Nervous Tissue is essentially formed of tubes, which are large and small. They have homogeneous, thin, transparent walls, and contain a viscous, fatty fluid, which is the medullary substance or the white substance of Schwann, in which there is a sort of stem—the axis-cylinder. In the spinal marrow and in the brain the walls of the tube are wanting, and only the medullary substance and the axis-cylinder remain. As we approach the outside of the body we find, on the contrary, that the tubes become more homogeneous in structure, until at their extremity they are reduced to a filament in which the walls, the cylindrical axis, and medullary substance are not distinguishable. At certain points of the nervous system the tubes differ anatomically, according as they belong to the nerves of sensation or the nerves of motion.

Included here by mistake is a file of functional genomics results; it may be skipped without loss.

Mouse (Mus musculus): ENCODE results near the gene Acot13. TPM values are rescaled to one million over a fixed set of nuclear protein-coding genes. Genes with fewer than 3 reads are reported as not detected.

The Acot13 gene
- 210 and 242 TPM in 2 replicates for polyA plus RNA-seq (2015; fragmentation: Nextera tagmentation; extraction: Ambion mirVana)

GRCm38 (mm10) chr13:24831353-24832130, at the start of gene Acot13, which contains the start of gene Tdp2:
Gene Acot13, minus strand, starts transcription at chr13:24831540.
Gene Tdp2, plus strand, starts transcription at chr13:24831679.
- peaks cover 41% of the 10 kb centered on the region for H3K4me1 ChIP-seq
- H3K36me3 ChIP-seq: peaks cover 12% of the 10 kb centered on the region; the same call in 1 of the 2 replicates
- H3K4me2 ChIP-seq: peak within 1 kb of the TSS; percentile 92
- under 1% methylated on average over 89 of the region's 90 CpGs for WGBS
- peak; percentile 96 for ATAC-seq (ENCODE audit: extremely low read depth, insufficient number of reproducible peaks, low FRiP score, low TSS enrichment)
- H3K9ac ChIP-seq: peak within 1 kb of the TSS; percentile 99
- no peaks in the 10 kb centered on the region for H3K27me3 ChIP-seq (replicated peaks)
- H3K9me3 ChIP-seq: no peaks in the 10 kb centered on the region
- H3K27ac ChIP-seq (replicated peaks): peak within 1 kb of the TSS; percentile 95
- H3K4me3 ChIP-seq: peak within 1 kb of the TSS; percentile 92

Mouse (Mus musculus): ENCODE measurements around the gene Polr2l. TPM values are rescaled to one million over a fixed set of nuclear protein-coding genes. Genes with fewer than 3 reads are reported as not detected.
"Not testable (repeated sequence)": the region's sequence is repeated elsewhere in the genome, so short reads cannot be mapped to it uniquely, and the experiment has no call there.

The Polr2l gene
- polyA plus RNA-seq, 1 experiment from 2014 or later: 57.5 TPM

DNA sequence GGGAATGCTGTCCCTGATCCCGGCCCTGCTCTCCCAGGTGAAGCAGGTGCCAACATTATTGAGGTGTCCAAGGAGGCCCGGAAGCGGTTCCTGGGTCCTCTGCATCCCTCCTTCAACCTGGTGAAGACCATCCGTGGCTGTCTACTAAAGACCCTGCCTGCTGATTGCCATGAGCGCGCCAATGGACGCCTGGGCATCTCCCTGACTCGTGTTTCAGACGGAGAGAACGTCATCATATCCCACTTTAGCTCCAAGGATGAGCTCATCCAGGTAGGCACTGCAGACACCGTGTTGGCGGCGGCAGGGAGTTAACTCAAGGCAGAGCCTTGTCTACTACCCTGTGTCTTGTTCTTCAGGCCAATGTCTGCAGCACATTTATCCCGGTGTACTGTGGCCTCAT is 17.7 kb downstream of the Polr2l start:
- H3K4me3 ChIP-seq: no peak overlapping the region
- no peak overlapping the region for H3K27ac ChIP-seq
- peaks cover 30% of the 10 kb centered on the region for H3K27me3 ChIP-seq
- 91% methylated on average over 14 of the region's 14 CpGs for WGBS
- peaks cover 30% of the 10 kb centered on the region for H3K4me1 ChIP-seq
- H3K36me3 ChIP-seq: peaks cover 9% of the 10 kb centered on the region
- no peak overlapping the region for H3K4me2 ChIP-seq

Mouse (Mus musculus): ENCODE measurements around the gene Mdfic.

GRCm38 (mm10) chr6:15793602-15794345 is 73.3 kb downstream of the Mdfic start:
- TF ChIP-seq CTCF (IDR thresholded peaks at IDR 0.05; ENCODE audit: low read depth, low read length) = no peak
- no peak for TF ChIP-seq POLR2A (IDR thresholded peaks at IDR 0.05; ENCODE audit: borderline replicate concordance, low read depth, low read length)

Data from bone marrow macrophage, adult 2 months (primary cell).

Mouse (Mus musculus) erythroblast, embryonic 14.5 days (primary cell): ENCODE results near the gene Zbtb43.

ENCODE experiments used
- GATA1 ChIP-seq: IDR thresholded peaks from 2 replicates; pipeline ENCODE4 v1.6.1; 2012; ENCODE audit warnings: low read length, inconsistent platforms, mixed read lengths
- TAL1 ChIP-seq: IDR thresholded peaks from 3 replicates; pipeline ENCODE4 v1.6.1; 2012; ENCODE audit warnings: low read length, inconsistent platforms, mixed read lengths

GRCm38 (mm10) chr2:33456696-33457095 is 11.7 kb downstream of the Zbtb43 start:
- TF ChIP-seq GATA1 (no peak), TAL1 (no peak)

Nervous tissue seen under the microscope.

Fig. 6. Nervous tissue seen under the microscope.

a b, Spherical nerve-cells.

c, Bi-polar cell, fg, Multi-polar cells.

h, Cells of the ganglia and nerve-fibres.

i. Nerve-tube and axis-cylinder.

k, Termination of a nerve-fibre in an organ.

Other elements also are found in the nervous tissue—the ganglionic cells or corpuscles, and the fibres of Remak.